Video produced by Knoxville Weekend | Article written by Susan Alexander
Success on Instagram starts with great pictures.
“It’s a photo sharing app; it has to look good,” says Knoxville maker Hope Brasfield, whose Instagram account, @hopebroidery, has 150,000 followers. “Learning how to take good photos totally changed my game.”
Hope’s success built quickly. She learned to hand embroider in 2015. “I needed a hobby; I thought I was very boring, and embroidery is affordable and portable. In late 2015 I had 200 followers, and then it really ramped up last year.”
But it wasn’t because she focused on marketing. “I wanted to share,” she says.
And that’s what she did. She shared photos of her embroidery projects. She shared cheap embroidery kits that she gave away. And she bought a tripod and started sharing her knowledge in short how-to videos – about embroidery, about specific stitches and about starting a small business.
“It’s very important to have something to offer for free. It adds value for the people following you.”
Ryan-Ashley Anderson, whose gallery Smart + Becker opened this month on McCalla Avenue, agrees.
“I do a Tuesday giveaway each week, and my followers know it, so I see traffic pick up every Tuesday. Sometimes it’s something tangible I give away, like a piece of my jewelry, and sometimes it’s knowledge about craft or tips on doing blog posts.”
She also follows a theme every “Wordy Wednesday,” for which she shares a word that’s common in maker communities. Recent words have included “letterpress” and “warp and weft” (yes, we know that’s actually three of them; it’s a term familiar to textile artists).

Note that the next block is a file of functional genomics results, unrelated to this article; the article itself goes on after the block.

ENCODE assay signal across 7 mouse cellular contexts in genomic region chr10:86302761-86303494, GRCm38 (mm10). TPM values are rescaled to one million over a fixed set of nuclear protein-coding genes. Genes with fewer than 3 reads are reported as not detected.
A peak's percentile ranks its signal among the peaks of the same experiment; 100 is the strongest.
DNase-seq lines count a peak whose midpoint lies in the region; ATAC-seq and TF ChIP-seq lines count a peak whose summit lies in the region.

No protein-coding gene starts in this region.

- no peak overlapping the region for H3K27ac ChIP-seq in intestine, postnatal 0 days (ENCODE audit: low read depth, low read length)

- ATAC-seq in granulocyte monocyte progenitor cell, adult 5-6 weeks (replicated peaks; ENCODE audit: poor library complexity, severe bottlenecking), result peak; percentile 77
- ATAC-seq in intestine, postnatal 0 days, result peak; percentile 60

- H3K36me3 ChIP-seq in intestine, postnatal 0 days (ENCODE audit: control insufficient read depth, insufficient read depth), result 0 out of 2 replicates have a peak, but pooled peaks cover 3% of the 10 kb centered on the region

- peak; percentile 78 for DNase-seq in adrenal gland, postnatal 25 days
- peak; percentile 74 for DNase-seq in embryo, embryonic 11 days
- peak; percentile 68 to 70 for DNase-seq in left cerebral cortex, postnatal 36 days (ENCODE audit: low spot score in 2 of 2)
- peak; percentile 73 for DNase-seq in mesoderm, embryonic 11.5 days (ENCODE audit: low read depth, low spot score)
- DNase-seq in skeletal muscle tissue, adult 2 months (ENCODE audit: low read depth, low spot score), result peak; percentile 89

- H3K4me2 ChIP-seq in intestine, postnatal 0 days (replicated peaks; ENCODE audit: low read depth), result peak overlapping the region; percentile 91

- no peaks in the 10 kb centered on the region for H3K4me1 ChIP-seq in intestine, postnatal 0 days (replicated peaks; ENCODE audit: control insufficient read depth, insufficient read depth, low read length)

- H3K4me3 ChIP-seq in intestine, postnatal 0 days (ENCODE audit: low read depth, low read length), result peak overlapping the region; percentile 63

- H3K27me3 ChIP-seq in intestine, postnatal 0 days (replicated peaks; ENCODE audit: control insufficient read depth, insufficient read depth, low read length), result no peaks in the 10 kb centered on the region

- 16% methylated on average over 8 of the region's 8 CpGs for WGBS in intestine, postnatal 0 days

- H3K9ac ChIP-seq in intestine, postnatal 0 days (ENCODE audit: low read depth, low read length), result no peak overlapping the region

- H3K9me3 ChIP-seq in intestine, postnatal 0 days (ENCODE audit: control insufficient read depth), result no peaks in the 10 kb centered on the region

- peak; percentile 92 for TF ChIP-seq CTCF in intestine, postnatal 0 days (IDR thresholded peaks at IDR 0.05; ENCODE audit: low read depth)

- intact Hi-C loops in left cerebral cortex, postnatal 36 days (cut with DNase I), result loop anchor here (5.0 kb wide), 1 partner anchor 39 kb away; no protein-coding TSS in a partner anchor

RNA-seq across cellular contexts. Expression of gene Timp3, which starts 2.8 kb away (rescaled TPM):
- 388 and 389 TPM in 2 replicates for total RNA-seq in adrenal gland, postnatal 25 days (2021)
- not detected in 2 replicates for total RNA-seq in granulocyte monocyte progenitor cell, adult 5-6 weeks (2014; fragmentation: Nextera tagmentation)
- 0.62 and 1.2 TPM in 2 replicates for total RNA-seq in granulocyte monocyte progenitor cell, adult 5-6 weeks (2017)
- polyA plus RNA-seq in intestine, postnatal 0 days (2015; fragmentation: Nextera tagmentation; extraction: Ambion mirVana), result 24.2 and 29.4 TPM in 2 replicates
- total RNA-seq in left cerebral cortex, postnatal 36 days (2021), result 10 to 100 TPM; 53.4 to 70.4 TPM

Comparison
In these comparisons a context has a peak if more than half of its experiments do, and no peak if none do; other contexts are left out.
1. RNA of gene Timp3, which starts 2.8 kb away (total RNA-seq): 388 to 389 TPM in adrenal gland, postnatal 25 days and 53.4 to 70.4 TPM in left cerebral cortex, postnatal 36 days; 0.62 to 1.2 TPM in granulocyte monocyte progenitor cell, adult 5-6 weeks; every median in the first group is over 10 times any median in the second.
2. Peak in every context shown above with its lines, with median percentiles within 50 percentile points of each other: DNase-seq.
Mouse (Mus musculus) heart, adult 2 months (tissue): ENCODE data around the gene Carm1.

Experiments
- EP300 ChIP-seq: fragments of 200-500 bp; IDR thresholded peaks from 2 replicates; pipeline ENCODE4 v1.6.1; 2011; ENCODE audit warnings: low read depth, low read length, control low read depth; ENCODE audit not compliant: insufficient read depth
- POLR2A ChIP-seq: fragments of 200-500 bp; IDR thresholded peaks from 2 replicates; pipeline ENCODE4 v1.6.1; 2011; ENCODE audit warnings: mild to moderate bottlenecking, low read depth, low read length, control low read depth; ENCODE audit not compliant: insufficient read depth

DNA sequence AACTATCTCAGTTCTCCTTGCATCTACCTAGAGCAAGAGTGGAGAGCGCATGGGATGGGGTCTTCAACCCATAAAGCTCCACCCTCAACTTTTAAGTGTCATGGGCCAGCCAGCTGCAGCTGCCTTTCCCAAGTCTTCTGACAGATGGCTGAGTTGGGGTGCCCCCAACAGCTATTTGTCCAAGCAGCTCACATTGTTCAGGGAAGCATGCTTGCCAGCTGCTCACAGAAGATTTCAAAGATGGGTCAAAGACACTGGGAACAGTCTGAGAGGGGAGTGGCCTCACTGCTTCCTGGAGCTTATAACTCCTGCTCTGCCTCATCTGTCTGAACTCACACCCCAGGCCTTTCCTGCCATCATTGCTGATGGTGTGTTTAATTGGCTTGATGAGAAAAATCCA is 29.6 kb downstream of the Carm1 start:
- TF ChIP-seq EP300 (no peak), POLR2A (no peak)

Ryan-Ashley aims for an emotional connection with her followers. “The goal is to be really authentic. I do Wordy Wednesday because my goal is to create a network of people who are fluent in the language of craft.”
That’s important to her, as is sharing the process behind creating products. “You want to steer clear of just posting product shots. You want to see the kiln or the wheel; the process is everything.”
Engagement is important on Instagram, Hope says, but it doesn’t need to take a lot of time. Because her embroidery is a side gig, she usually catches up on posts to hopebroidery during lunch and at the end of the day.
“If you don’t enjoy engaging with people online, Instagram may not be the platform for you,” she says.
In addition to responding to her own followers, she follows other accounts and talks to their owners. “You get to meet some really nice people.”
“Without reciprocal engagement Instagram feels empty,” says Ryan-Ashley.
“That connection is the feeling of seeing and being seen. People want to feel valued. It’s like if somebody told you they like your shirt and you didn’t respond, that feels really crappy.”
Hope finds time management to be her biggest Instagram challenge. Because of her fulltime job, she only has the weekends during daylight hours to shoot photos for upcoming posts. “If it rains on the weekend that really screws me up,” she says.
Tips + takeaways:
Invest in your photography
Provide value to your followers
Engage with your audience
Manage your time
Hope Brasfield and Ryan-Ashley will lead a discussion on Instagram best practices at Make. Learn. Grow. On Instagram at the Knoxville Entrepreneur Center on February 15.
Do you have favorite tools and tricks for Instagram? Let us know in the comments!